Well, yes, as regards male power and passing down personal wealth to only your biological offspring/sons. As I said earlier, prior to patriarchal rule, which had barely begun to take hold in OT days, there was more sexual freedom for women since their children were considered to be her tribe's children, not her husband's property.
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  #88  
Old 02-16-2014, 05:01 PM
seakinganswers seakinganswers is offline
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Originally Posted by Magdlyn View Post
Well, yes, as regards male power and passing down personal wealth to only your biological offspring/sons. As I said earlier, prior to patriarchal rule, which had barely begun to take hold in OT days, there was more sexual freedom for women since their children were considered to be her tribe's children, not her husband's property.
Also the very real threat of overpopulation destroying our planet makes the Biblical commandment "Be fruitful and multiply" completely obsolete. In my opinion, large families are doing a disservice to society unless some of those children were adopted like in my family growing up.
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  #89  
Old 02-16-2014, 08:31 PM
JaneQSmythe JaneQSmythe is online now
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Originally Posted by london View Post
It's amusing when one doubts the objectivity of a believer but feels a non believer doesn't offer similar bias.
Curious if you are lumping agnostics and atheists together in the "non believer" category. From my standpoint atheists also "believe" something... they have "faith" in that they are convinced that God/dess does NOT exist.

I'm a "little a" agnostic. Big A agnostics (in my mind) don't know whether there is a higher being...and feel that that knowledge is, inherently, un-knowable. For myself, I don't know that that is true.

I, personally, don't know whether there is any sort of higher power...and don't know if that is "knowable" or not...and ultimately don't care - because it wouldn't change my life in any significant way whether there was or was not. I have never seen any evidence of a higher power personally...and it wouldn't offend me me if one (or more) existed.

If I had to subscribe to a doctrine - I'd pick "secular Buddhism". I think that the world would be a better place if everyone just tried to be the BEST person they can. So ...? I try, I fail sometimes, I forgive myself, I try again. I am responsible for MY decisions and their consequences...so I try to make the best decisions that I can with the limited information that I have at the time.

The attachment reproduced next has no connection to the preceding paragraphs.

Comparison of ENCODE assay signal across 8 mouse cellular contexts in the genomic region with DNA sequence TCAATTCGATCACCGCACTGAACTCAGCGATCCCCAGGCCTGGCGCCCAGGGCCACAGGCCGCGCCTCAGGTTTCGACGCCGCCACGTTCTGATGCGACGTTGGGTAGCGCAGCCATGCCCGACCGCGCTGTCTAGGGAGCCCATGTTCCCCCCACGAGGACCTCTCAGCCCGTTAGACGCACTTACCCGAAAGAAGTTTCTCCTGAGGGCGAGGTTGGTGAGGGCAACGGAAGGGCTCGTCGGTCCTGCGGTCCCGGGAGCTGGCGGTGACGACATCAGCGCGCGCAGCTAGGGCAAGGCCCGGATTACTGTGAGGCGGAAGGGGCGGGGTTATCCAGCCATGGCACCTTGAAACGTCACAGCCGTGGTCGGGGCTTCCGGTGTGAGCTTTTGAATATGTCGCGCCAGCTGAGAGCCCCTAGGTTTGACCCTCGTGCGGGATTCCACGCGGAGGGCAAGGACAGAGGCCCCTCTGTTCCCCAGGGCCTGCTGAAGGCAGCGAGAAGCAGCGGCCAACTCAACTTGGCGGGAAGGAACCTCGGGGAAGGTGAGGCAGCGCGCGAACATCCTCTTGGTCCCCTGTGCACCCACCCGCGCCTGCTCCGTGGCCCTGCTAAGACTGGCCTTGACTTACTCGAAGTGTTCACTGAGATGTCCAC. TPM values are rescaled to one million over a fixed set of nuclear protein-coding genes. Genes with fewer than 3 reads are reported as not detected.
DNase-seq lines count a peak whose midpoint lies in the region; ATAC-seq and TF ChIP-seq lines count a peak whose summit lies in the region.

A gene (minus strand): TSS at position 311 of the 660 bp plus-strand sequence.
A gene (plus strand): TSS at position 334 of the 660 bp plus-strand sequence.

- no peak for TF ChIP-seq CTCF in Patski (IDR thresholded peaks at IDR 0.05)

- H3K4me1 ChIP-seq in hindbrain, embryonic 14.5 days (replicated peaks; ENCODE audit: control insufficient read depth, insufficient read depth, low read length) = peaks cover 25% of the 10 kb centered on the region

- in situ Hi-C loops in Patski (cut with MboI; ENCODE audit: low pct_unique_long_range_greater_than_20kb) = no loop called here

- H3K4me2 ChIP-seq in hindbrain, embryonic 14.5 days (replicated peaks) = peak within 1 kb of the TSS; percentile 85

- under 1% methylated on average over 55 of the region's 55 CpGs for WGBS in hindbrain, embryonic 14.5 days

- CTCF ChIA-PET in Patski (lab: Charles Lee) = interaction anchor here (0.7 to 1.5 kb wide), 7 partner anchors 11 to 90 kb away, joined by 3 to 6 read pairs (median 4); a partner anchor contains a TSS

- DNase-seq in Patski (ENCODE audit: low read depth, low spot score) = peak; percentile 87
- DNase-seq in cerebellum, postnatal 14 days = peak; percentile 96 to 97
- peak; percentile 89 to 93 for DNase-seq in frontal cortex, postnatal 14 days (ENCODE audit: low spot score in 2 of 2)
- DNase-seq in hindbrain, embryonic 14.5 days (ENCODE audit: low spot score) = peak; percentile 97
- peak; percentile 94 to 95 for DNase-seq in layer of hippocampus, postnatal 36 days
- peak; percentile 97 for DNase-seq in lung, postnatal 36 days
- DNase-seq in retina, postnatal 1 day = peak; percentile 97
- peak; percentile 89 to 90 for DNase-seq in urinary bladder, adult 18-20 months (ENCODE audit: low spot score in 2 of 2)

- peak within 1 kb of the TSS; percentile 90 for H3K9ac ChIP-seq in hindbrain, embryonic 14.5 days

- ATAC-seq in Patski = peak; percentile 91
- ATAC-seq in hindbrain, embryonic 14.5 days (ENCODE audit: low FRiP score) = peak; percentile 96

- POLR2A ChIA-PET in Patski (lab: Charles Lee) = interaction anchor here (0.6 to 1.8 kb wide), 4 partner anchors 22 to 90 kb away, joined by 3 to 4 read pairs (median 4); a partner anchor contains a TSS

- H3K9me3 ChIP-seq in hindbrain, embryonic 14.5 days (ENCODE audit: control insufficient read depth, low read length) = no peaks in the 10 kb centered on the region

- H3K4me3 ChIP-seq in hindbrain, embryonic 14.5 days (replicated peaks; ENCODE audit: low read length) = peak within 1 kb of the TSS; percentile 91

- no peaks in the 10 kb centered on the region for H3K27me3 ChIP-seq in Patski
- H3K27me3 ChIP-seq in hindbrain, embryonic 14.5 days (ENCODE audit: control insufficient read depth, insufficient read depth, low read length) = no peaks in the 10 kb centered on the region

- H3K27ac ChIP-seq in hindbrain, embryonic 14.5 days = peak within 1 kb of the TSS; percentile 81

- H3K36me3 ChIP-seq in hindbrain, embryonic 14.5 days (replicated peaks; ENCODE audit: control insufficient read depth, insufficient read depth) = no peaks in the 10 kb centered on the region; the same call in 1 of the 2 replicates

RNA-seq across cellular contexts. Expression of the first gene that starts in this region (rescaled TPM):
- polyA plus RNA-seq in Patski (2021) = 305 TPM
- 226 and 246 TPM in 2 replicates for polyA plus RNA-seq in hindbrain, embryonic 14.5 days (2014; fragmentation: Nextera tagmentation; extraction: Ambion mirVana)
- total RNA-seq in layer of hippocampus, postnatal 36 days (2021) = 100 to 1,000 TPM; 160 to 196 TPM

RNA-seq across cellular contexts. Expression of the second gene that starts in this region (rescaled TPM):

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Originally Posted by Magdlyn View Post
Ultimately? All is One. But then we really have nothing to talk about, reducing it to that. If all is one, there is no gender, there is no individuality, we wouldn't be having any trouble trying to be poly.
Yes. It is what it is. Which is why I love having religious conversations but have no vested interest in the outcomes of such discussions - I'm just really interested in how other peoples' minds work.


What if existence works however I, personally, think it works? What if I am the only true soul in the universe? Makes no difference. The answer is STILL to be the best person that I can figure out how to be. If I am responsible for every evil on the planet...then I am also responsible for every joy...

(As an aside, if I could design the system...you would spend all of eternity reliving your life from the perspective of every person you had affected by your actions - good OR bad, knowingly or NOT - that seems "fair" to me...suffering as much as the victims of your choices and enjoying every ecstasy from the perspective of the enjoyer.)
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MrS: hetero polyflexible male, live-in husband (21+ yrs)
Dude: hetero poly male, live-in boyfriend (3+ yrs) and MrS's best friend
Lotus: poly bi female, "it's complicated" relationships with Dude/JaneQ/MrS (1+ years)
TT: poly bi male, married to Lotus, FB with JaneQ
VV and MsJ: bi-women with male primaries, LTR LDR FWBs to JaneQ


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The Notebook of JaneQSmythe

Last edited by JaneQSmythe; 02-16-2014 at 08:33 PM. Reason: removal of errant code
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  #90  
Old 02-17-2014, 12:12 AM
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Magdlyn Magdlyn is offline
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Quote:
Originally Posted by JaneQSmythe View Post
Curious if you are lumping agnostics and atheists together in the "non believer" category. From my standpoint atheists also "believe" something... they have "faith" in that they are convinced that God/dess does NOT exist.
Actually I have done away with belief, faith and hope in my life. I find them useless concepts.
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Love withers under constraint; its very essence is liberty. It is compatible neither with envy, jealousy or fear. It is there most pure, perfect and unlimited when its votaries live in confidence, equality and unreserve. -- Shelley

me: Mags, 59, living with:
miss pixi, 37